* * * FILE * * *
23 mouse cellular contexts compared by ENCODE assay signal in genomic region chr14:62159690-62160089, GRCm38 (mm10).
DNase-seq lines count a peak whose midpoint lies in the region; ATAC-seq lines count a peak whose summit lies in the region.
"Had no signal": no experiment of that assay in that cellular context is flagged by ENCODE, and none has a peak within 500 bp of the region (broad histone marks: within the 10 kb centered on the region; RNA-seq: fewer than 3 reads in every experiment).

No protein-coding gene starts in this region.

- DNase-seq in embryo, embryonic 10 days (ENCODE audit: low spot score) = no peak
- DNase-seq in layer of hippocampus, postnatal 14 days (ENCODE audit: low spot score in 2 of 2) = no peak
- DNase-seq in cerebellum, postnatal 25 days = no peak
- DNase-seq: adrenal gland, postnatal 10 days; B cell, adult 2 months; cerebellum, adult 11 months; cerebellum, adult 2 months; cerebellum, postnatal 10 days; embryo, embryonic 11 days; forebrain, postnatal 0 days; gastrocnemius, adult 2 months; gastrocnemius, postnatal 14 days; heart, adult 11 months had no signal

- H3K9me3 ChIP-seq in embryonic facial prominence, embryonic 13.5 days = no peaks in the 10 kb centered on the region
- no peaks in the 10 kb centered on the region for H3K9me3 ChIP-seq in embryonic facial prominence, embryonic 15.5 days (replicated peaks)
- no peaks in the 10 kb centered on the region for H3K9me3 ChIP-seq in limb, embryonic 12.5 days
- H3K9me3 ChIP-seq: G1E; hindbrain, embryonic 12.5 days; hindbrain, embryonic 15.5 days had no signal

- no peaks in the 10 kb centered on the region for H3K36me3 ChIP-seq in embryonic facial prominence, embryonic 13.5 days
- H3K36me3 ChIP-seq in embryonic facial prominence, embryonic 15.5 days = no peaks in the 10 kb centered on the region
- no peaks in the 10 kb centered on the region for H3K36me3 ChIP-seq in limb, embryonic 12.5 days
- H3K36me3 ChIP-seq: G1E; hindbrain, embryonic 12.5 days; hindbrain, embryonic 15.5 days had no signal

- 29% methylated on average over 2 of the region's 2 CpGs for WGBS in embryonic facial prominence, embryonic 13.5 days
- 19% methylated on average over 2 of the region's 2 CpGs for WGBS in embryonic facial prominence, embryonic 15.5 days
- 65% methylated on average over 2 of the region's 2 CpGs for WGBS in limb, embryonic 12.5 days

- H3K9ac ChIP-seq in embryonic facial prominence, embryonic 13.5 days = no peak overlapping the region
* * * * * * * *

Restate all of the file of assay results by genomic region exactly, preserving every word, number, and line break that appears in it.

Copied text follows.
23 mouse cellular contexts compared by ENCODE assay signal in genomic region chr14:62159690-62160089, GRCm38 (mm10).
DNase-seq lines count a peak whose midpoint lies in the region; ATAC-seq lines count a peak whose summit lies in the region.
"Had no signal": no experiment of that assay in that cellular context is flagged by ENCODE, and none has a peak within 500 bp of the region (broad histone marks: within the 10 kb centered on the region; RNA-seq: fewer than 3 reads in every experiment).

No protein-coding gene starts in this region.

- DNase-seq in embryo, embryonic 10 days (ENCODE audit: low spot score) = no peak
- DNase-seq in layer of hippocampus, postnatal 14 days (ENCODE audit: low spot score in 2 of 2) = no peak
- DNase-seq in cerebellum, postnatal 25 days = no peak
- DNase-seq: adrenal gland, postnatal 10 days; B cell, adult 2 months; cerebellum, adult 11 months; cerebellum, adult 2 months; cerebellum, postnatal 10 days; embryo, embryonic 11 days; forebrain, postnatal 0 days; gastrocnemius, adult 2 months; gastrocnemius, postnatal 14 days; heart, adult 11 months had no signal

- H3K9me3 ChIP-seq in embryonic facial prominence, embryonic 13.5 days = no peaks in the 10 kb centered on the region
- no peaks in the 10 kb centered on the region for H3K9me3 ChIP-seq in embryonic facial prominence, embryonic 15.5 days (replicated peaks)
- no peaks in the 10 kb centered on the region for H3K9me3 ChIP-seq in limb, embryonic 12.5 days
- H3K9me3 ChIP-seq: G1E; hindbrain, embryonic 12.5 days; hindbrain, embryonic 15.5 days had no signal

- no peaks in the 10 kb centered on the region for H3K36me3 ChIP-seq in embryonic facial prominence, embryonic 13.5 days
- H3K36me3 ChIP-seq in embryonic facial prominence, embryonic 15.5 days = no peaks in the 10 kb centered on the region
- no peaks in the 10 kb centered on the region for H3K36me3 ChIP-seq in limb, embryonic 12.5 days
- H3K36me3 ChIP-seq: G1E; hindbrain, embryonic 12.5 days; hindbrain, embryonic 15.5 days had no signal

- 29% methylated on average over 2 of the region's 2 CpGs for WGBS in embryonic facial prominence, embryonic 13.5 days
- 19% methylated on average over 2 of the region's 2 CpGs for WGBS in embryonic facial prominence, embryonic 15.5 days
- 65% methylated on average over 2 of the region's 2 CpGs for WGBS in limb, embryonic 12.5 days

- H3K9ac ChIP-seq in embryonic facial prominence, embryonic 13.5 days = no peak overlapping the region